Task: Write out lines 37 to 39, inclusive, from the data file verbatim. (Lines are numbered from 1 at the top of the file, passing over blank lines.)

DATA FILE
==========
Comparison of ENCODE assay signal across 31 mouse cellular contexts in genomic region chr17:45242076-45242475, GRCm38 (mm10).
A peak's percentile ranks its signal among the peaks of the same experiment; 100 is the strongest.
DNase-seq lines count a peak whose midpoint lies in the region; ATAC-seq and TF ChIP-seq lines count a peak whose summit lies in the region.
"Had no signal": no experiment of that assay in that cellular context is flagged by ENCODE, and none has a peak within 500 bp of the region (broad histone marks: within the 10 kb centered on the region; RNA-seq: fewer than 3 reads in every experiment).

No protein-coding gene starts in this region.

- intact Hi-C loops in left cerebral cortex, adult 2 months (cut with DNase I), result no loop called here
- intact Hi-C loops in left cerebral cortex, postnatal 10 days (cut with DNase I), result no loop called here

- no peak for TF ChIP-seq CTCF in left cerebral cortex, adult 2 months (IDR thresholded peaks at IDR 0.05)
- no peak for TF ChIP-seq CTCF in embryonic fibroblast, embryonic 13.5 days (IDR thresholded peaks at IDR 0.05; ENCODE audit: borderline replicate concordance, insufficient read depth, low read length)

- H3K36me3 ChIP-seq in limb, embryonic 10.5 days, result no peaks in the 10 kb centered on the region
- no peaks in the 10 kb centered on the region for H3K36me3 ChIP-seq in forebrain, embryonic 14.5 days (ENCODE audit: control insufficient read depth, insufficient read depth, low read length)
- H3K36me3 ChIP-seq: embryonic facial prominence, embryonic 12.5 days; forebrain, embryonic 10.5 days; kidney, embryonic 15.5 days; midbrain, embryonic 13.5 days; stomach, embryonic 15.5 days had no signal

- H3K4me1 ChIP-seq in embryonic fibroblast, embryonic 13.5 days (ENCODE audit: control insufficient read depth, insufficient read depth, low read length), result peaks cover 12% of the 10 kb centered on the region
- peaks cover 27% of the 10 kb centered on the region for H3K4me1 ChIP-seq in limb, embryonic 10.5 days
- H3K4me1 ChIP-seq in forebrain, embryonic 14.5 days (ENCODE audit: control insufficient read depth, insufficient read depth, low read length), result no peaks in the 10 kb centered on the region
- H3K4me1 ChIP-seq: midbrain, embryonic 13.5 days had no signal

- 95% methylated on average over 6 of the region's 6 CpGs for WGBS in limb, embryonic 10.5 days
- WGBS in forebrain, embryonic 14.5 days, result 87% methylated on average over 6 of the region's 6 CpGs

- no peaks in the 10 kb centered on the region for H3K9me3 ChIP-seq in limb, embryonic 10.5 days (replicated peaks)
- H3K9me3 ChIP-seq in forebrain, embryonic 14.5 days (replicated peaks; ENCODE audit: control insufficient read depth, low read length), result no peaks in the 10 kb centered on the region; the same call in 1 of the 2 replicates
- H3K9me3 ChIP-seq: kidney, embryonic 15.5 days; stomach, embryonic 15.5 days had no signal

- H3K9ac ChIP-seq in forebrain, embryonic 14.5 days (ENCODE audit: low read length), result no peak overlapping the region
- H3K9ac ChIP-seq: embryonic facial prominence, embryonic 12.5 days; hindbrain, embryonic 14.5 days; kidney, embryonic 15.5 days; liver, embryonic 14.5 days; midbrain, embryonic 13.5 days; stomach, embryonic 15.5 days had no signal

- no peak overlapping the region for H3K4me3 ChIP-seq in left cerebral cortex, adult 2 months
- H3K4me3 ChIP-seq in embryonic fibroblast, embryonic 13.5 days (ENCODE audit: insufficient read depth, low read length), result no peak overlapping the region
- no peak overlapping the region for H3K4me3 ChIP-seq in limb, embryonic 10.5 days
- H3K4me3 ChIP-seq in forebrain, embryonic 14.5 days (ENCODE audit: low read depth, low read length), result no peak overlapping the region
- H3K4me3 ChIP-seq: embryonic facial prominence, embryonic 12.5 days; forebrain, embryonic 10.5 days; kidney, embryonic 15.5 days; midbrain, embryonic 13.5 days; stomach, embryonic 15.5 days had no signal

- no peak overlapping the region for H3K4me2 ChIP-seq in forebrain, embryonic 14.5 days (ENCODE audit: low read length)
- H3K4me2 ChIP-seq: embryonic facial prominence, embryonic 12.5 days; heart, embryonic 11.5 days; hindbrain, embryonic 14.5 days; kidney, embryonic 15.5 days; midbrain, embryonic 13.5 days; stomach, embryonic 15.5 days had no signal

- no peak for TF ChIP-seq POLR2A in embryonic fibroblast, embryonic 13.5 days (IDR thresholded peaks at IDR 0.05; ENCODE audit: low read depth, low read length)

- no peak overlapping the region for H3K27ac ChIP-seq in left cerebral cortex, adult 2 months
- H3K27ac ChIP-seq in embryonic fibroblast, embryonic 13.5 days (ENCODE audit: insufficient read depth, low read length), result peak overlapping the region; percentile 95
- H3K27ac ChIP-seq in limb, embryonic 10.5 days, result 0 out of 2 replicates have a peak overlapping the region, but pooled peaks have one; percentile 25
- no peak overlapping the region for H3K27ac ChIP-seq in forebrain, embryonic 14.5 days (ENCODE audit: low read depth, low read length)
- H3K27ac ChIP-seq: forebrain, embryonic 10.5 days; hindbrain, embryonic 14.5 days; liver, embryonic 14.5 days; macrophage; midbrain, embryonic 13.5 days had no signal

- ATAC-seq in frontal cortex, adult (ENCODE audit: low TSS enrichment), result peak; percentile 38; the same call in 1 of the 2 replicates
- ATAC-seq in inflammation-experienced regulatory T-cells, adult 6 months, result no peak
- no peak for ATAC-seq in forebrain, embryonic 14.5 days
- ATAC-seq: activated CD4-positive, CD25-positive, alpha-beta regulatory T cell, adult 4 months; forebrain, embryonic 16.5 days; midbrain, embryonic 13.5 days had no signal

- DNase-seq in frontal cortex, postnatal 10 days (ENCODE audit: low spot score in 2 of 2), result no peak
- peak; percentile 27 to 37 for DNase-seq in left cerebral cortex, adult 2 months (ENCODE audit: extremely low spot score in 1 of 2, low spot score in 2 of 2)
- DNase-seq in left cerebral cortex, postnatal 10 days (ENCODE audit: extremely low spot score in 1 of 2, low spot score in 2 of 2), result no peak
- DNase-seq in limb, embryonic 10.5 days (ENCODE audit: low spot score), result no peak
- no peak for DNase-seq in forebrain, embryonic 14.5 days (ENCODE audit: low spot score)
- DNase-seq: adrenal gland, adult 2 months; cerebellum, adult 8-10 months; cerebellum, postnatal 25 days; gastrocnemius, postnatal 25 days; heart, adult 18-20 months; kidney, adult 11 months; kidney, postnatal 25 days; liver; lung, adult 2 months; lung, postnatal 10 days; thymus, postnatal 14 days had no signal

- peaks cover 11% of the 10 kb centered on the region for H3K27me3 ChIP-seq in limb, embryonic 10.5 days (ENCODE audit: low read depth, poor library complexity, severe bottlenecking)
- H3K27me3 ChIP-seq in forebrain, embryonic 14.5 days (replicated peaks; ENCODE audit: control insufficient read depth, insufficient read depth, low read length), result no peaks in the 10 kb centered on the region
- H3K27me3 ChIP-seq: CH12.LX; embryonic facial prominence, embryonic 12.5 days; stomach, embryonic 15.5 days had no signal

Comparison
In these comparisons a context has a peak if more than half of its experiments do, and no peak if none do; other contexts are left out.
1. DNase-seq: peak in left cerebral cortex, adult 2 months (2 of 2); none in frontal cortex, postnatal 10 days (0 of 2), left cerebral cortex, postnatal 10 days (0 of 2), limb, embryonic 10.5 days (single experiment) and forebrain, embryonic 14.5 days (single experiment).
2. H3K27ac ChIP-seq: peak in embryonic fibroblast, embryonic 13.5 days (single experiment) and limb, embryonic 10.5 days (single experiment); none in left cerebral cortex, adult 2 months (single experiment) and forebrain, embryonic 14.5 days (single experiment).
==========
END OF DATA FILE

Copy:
- ATAC-seq in frontal cortex, adult (ENCODE audit: low TSS enrichment), result peak; percentile 38; the same call in 1 of the 2 replicates
- ATAC-seq in inflammation-experienced regulatory T-cells, adult 6 months, result no peak
- no peak for ATAC-seq in forebrain, embryonic 14.5 days